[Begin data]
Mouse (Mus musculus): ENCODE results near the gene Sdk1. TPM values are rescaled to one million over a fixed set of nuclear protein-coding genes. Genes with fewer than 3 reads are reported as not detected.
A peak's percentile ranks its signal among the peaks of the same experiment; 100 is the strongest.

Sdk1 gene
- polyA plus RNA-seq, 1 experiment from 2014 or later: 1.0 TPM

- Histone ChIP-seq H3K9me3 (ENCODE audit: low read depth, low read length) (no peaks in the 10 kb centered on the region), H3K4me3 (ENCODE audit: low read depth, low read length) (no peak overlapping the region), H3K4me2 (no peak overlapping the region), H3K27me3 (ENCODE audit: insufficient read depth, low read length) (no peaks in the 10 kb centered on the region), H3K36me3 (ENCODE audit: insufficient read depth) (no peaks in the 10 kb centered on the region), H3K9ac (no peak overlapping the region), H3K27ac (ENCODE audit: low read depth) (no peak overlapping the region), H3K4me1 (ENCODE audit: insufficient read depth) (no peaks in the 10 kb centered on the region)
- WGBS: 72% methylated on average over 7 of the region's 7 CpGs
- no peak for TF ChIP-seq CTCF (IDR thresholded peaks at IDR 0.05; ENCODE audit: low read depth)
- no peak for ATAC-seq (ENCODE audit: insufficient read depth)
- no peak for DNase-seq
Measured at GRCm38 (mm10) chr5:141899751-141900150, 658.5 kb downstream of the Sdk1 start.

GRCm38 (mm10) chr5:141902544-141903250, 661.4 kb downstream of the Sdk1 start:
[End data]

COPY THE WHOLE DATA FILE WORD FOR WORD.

Mouse (Mus musculus): ENCODE results near the gene Sdk1. TPM values are rescaled to one million over a fixed set of nuclear protein-coding genes. Genes with fewer than 3 reads are reported as not detected.
A peak's percentile ranks its signal among the peaks of the same experiment; 100 is the strongest.

Sdk1 gene
- polyA plus RNA-seq, 1 experiment from 2014 or later: 1.0 TPM

- Histone ChIP-seq H3K9me3 (ENCODE audit: low read depth, low read length) (no peaks in the 10 kb centered on the region), H3K4me3 (ENCODE audit: low read depth, low read length) (no peak overlapping the region), H3K4me2 (no peak overlapping the region), H3K27me3 (ENCODE audit: insufficient read depth, low read length) (no peaks in the 10 kb centered on the region), H3K36me3 (ENCODE audit: insufficient read depth) (no peaks in the 10 kb centered on the region), H3K9ac (no peak overlapping the region), H3K27ac (ENCODE audit: low read depth) (no peak overlapping the region), H3K4me1 (ENCODE audit: insufficient read depth) (no peaks in the 10 kb centered on the region)
- WGBS: 72% methylated on average over 7 of the region's 7 CpGs
- no peak for TF ChIP-seq CTCF (IDR thresholded peaks at IDR 0.05; ENCODE audit: low read depth)
- no peak for ATAC-seq (ENCODE audit: insufficient read depth)
- no peak for DNase-seq
Measured at GRCm38 (mm10) chr5:141899751-141900150, 658.5 kb downstream of the Sdk1 start.

GRCm38 (mm10) chr5:141902544-141903250, 661.4 kb downstream of the Sdk1 start: